This connects well to the second answer: that God became vulnerable in the incarnation to express solidarity with us. This is best expressed in Hebrews 4.15, which says:
“For we do not have a high priest who is unable to sympathize with our weaknesses, but we have one who in every respect has been tested as we are, yet without sin.“
The point of the passage is that Christ, whom Hebrews envisions here as a perfect High Priest, has personally experienced all the ups and downs of human life and so is able to sympathize wholly and perfectly with our plight. For all we may talk about God’s omniscience — that God is all-knowing (another one of those traditional attributes of God derived from Aristotle) — there is a difference between first-hand experience and second-hand knowledge. This is the ‘Don’t judge someone until you’ve walked a mile in their shoes’ proverb in action. The incarnation means that God can fully understand and sympathize with us because God has honestly and truly been there.
Finally, I’d like to suggest that God became vulnerable because it expresses in human terms and experience something inherent to God’s character. We do whatever we can to make ourselves less vulnerable in the world. We put on armour to shield our hearts (and bodies) from pain and hurt. But this has the consequence of walling ourselves off from one another, making the true healed and whole relationships we long for and need impossible. The whole motion of the incarnation runs against this tendency. Instead of resting in divine impassibility, unable to be touched by what the world throws God’s way, God strips off the armour, so to speak, and intentionally becomes vulnerable. In the wonderful words of Philippians 2.5-8:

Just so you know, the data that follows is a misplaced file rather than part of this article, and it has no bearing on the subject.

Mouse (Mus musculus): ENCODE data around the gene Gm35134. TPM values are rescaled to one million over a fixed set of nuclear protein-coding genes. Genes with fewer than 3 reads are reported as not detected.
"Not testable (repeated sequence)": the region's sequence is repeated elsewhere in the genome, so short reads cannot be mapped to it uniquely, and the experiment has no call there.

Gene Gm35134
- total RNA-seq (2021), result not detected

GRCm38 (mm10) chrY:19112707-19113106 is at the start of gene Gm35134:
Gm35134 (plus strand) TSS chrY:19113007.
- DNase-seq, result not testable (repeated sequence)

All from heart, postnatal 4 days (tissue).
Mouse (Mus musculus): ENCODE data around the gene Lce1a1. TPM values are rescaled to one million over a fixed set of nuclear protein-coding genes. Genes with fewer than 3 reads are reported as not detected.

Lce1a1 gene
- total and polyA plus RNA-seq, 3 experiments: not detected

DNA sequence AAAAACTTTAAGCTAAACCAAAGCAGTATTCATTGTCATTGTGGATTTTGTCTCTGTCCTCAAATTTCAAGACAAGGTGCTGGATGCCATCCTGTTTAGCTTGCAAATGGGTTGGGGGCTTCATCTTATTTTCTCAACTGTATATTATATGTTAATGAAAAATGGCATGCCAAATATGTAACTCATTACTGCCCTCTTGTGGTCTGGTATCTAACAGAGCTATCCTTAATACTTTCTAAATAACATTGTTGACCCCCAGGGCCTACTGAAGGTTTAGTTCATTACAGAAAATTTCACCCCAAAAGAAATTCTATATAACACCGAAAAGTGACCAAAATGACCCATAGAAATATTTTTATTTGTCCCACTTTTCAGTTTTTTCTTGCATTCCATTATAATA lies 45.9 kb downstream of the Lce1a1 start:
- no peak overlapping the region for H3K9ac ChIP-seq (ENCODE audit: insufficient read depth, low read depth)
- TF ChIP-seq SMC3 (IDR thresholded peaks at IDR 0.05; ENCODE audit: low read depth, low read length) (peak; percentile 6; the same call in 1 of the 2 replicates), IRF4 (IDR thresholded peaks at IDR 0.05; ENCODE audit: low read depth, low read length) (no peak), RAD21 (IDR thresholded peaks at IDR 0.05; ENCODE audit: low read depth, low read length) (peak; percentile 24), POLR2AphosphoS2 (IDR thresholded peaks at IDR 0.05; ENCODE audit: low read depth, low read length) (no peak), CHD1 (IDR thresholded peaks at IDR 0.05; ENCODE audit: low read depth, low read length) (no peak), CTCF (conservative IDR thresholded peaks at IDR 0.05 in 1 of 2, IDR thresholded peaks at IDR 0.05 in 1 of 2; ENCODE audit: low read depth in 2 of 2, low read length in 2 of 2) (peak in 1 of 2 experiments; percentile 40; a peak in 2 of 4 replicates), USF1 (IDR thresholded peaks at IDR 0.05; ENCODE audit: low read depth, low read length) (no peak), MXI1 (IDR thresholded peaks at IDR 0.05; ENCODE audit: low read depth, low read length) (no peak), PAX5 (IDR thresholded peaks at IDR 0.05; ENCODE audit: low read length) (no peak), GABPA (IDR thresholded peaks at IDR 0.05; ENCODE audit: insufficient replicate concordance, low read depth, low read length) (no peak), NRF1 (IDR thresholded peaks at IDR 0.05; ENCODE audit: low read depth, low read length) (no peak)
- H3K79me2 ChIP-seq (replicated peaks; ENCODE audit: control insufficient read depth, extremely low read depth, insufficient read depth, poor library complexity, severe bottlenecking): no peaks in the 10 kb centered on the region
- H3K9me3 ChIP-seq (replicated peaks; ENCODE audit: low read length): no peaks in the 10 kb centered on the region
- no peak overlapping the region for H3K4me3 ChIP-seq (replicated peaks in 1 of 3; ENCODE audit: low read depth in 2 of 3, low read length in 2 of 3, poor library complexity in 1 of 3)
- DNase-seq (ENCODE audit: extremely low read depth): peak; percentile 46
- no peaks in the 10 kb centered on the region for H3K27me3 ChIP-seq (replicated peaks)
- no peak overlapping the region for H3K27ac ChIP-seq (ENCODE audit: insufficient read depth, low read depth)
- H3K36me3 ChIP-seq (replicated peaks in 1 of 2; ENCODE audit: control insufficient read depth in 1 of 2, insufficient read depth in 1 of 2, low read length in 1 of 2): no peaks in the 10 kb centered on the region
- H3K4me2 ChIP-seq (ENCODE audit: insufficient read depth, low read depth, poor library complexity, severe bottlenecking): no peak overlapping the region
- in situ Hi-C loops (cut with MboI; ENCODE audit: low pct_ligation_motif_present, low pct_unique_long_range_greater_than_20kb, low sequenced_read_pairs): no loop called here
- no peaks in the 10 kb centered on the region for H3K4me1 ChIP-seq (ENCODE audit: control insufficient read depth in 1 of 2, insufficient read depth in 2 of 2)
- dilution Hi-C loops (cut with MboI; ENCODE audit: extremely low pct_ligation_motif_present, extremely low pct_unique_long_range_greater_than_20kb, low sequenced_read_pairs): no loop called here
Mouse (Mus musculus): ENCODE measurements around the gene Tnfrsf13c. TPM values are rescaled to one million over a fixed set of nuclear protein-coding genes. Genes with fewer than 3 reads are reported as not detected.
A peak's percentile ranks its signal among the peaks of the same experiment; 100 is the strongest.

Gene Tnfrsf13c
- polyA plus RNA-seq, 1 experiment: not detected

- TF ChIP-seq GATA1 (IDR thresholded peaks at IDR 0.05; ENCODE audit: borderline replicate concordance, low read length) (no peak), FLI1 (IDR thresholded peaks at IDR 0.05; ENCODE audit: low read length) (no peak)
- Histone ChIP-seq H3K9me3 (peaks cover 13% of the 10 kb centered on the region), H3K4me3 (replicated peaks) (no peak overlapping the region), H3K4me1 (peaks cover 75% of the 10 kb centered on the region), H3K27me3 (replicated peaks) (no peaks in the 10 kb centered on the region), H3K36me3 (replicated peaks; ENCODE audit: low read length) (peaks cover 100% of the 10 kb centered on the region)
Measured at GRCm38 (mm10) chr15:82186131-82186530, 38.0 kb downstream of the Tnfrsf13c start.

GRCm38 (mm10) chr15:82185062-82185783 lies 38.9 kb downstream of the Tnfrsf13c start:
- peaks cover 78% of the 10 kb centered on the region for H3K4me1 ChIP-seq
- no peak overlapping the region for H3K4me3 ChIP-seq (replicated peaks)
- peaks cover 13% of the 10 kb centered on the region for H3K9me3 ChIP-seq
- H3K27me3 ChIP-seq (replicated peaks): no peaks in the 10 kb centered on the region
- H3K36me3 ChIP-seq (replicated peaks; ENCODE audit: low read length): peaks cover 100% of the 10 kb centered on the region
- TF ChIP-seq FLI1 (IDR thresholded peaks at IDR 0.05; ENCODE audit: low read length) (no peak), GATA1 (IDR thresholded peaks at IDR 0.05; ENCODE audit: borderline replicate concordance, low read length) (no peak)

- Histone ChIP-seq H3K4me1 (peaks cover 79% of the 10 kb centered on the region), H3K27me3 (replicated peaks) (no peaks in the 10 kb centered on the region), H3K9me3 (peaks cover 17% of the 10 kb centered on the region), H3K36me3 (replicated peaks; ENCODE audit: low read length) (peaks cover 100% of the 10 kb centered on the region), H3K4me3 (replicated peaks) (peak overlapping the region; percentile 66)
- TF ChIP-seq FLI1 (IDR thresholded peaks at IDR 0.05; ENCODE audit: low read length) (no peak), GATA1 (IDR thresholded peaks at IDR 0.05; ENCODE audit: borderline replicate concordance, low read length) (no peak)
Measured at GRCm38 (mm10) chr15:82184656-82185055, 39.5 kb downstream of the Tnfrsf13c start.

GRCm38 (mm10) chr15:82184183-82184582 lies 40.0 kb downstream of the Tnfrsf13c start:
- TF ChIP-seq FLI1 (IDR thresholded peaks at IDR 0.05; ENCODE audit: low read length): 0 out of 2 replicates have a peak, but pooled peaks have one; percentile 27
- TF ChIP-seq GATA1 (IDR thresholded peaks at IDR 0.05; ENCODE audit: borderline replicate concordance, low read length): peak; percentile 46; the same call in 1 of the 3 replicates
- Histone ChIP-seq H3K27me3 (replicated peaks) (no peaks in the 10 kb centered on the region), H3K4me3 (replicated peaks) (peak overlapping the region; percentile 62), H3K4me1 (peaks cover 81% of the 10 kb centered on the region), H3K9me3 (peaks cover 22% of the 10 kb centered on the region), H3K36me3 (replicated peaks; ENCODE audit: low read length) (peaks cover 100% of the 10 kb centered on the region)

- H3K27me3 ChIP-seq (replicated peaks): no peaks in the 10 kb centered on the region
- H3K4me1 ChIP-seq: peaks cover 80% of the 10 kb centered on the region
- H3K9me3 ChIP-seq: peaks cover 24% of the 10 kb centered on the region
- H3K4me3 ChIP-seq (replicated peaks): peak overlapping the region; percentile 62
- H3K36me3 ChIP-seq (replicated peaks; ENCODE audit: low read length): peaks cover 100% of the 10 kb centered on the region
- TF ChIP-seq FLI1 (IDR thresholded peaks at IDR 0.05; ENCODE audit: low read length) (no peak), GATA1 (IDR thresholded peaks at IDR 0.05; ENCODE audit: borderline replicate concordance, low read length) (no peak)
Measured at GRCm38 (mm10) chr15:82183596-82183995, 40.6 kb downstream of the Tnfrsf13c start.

Let the same mind be in you that was in Christ Jesus,
Who, though he was in the form of God,
did not regard equality with God
as something to be exploited,
but emptied himself,
taking the form of a slave,
being born in human likeness.
And being found in human form,
he humbled himself
and became obedient to the point of death —
even death on a cross.
The incarnation is an expression of the humble, self-sacrificial — and therefore vulnerable — love that is God’s very nature. God refuses to stay walled-up, isolated from creation, but humbly enters into it, knowing full-well the risks — but also the benefits — it involves.
And this means that it is our calling too. In the wonderful words of Andrew Marr, OSB:
If the Word without whom nothing was made that was made is willing to be so defenseless, [then] perhaps it isn’t really our deepest instinct to defend ourselves so aggressively after all.
In other words, it’s no accident that Paul introduces the hymn in Philippians 2 with the words “Let the same mind be in you that was in Christ Jesus.” His way is to be our way; his example is to be our instruction manual.
And so, as the Christmas season winds down, may we all marvel at the wonderful love of God, which impelled God to take on the vulnerability of embodied and enfleshed human life in the man Jesus. And may that love inspire our own love, that we too may be willing to be vulnerable enough to show up in the world and be seen.
2 thoughts on “Divine Vulnerability: A Reflection on John 1.1-18”
Beautiful encouragement. Thank you.